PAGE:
Sunday, January 16, 2011

More on the F/G Service Disruptions

The Brooklyn Downtown Star called me about the upcoming service disruptions on the Culver Line (F&G trains) that will leave many riders at Ft. Hamilton Parkway and 15th Street stations in the lurch.

Transit advocates and local Councilman Brad Lander have called for NYC Transit to provide shuttle service along the affected route during the duration of the outages.  The unfortunate reality is that that is unlikely to happen.  Ideally, the MTA could take this opportunity to test out something new, such as running bus service through the Battery Tunnel to supplement the affected service area.  But the chances for robust mitigation were essentially doomed when the State Senate smothered Congestion Pricing (and/or East River Bridge Tolls).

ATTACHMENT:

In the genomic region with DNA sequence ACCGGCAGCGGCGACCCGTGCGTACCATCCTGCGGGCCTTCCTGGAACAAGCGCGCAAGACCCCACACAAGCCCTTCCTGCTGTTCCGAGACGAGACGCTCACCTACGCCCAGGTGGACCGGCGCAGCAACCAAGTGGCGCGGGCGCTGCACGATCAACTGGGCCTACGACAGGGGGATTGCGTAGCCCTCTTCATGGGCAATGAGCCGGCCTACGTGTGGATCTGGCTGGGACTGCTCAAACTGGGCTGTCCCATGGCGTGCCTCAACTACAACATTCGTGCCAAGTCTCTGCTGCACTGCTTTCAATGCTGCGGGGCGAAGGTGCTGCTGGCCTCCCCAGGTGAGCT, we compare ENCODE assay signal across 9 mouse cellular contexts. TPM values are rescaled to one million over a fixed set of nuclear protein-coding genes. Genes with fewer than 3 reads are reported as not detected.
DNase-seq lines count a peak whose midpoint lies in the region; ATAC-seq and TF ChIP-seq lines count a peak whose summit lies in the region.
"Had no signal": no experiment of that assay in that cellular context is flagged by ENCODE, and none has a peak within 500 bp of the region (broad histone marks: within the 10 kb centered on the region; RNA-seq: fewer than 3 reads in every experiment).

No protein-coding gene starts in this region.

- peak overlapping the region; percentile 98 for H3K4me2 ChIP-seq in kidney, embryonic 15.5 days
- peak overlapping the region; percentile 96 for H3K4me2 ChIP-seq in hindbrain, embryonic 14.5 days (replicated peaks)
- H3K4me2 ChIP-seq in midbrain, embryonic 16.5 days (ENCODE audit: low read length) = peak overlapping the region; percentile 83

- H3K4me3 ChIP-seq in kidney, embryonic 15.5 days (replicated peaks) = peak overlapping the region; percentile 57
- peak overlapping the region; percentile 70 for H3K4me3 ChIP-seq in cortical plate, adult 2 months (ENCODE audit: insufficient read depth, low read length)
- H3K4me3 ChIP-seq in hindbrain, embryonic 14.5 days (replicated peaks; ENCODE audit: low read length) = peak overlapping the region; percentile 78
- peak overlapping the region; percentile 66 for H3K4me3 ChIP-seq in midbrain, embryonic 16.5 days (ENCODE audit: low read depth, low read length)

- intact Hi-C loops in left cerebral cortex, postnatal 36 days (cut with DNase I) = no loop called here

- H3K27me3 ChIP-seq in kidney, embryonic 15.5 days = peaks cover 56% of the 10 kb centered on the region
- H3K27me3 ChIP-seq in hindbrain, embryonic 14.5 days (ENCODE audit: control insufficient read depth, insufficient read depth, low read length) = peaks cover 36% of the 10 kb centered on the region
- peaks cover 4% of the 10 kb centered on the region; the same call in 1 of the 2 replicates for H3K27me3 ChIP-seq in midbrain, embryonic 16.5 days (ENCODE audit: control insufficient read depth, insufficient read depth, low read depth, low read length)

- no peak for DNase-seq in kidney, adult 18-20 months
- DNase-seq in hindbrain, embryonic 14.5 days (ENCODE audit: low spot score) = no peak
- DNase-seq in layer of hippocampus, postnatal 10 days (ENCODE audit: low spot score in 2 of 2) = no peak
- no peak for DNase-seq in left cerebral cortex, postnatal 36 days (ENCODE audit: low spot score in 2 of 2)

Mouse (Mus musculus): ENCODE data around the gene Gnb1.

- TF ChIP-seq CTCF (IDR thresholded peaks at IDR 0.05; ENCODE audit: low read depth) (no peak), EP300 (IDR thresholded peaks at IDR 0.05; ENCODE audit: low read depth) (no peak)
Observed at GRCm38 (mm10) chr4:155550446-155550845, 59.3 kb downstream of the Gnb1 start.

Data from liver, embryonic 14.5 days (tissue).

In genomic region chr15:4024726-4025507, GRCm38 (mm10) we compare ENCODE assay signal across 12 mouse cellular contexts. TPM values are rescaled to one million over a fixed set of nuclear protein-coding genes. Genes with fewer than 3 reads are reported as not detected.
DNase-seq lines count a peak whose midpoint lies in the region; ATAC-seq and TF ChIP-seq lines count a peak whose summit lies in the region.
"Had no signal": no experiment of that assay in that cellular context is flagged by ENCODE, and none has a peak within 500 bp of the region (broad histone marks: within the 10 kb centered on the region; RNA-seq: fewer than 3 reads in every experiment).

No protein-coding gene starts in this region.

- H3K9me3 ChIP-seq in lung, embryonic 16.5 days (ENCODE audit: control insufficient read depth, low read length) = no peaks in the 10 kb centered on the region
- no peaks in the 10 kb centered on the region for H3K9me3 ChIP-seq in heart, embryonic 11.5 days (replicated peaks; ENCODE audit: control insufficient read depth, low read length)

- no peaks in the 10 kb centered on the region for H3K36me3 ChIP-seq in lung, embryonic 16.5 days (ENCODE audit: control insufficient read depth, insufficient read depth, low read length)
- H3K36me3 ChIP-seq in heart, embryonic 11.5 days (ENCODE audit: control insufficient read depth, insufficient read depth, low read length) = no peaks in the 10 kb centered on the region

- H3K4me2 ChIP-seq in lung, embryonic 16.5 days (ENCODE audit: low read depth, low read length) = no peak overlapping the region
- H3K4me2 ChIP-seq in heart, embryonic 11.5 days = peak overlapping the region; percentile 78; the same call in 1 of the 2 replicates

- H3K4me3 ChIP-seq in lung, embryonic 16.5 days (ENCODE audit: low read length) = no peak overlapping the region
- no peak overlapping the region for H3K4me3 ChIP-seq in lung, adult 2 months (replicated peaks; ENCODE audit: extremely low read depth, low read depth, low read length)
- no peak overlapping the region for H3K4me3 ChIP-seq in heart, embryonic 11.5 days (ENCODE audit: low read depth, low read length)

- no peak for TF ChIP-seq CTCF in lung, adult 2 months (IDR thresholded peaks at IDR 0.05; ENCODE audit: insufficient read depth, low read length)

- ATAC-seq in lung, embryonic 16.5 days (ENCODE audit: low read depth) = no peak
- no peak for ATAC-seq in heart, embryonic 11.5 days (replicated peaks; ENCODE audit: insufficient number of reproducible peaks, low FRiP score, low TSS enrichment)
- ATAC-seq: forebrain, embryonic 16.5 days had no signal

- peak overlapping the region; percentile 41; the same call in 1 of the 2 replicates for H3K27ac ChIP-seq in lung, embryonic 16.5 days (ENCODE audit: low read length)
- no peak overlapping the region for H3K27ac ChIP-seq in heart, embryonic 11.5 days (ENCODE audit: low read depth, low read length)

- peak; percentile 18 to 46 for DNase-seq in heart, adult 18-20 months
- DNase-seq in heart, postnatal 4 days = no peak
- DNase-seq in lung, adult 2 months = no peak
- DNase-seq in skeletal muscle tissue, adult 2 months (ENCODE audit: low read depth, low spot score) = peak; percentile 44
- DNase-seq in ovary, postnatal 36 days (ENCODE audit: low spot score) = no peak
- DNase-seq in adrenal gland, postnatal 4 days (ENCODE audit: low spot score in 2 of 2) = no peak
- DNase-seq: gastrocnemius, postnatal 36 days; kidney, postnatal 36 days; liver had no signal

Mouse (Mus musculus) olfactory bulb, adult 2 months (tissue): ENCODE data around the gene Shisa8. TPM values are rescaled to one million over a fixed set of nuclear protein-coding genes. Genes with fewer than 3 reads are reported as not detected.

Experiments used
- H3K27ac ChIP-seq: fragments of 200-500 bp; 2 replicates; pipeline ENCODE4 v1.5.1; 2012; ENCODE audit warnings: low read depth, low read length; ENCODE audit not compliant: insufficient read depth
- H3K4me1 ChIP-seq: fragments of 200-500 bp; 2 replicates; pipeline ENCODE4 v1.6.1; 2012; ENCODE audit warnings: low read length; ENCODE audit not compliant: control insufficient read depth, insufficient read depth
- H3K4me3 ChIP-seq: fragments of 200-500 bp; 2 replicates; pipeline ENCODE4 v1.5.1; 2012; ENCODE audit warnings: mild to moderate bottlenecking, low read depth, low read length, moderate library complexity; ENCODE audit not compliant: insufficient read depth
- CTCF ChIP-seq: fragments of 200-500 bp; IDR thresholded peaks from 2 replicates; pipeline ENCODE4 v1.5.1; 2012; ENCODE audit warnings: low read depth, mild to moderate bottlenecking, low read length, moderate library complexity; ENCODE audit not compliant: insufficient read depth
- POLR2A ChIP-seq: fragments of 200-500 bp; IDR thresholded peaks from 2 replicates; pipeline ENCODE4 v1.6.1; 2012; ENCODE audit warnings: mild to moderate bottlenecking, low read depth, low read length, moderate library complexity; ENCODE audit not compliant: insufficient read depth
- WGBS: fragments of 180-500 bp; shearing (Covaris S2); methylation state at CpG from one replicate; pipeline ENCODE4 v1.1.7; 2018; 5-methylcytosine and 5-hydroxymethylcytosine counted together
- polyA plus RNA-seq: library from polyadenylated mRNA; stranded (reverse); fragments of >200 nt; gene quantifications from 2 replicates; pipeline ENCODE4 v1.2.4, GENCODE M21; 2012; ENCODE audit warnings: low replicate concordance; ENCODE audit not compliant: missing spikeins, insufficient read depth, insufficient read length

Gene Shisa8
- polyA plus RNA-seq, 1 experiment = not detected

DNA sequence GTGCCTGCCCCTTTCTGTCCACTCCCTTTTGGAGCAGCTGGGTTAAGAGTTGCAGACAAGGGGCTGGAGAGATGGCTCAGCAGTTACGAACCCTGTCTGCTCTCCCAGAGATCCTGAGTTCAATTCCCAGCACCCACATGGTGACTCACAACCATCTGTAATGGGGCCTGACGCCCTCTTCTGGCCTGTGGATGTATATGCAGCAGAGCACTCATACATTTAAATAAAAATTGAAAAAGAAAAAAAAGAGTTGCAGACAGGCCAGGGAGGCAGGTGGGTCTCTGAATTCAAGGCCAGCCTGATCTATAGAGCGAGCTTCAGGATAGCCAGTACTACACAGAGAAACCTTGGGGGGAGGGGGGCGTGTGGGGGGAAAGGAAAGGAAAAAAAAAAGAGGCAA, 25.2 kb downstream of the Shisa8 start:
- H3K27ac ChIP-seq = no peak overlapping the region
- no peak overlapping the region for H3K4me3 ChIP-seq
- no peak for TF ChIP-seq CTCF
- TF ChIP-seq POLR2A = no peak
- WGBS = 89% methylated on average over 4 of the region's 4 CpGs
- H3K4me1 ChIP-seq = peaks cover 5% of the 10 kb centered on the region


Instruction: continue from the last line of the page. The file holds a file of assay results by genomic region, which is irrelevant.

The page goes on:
I applaud our City Council Member Brad Lander for standing up for the residents of the 39th District and the visitors who depend on the F/G lines for their mobility.  But until our dysfunctional state legislature provides sustainable means of funding for NYC Transit, the burden will fall on the riding public in the form of increasing fares and diminishing services.

One thing you can do to let Albany know how important reliable mass transit is to NYC is join the Rider Rebellion sponsored by Transportation Alternatives.

UPDATE:  I received this comment from Councilman Lander, which clarifies the service mitigation he is requesting:
One small thing: what we are actually pushing for on the F/G is not shuttle service, but simply a short/temporary extension of the B68 (which runs up Coney Island Avenue and Prospect Park SW, through sections of Windsor Terrace & Kensington served by the 2 stations there facing closures) from its current terminus at Bartel Pritchard Square/15th Street Station, to the 7th Avenue F/G Station.
We'll have an online petition up tomorrow, and Straphangers & I will be out at the stations tomorrow petitioning live.
This is a sensible and cost-effective fix that would be a win for everyone involved.  Transit users would gain from the improved service mitigation, and the MTA could benefit from some much needed good press.

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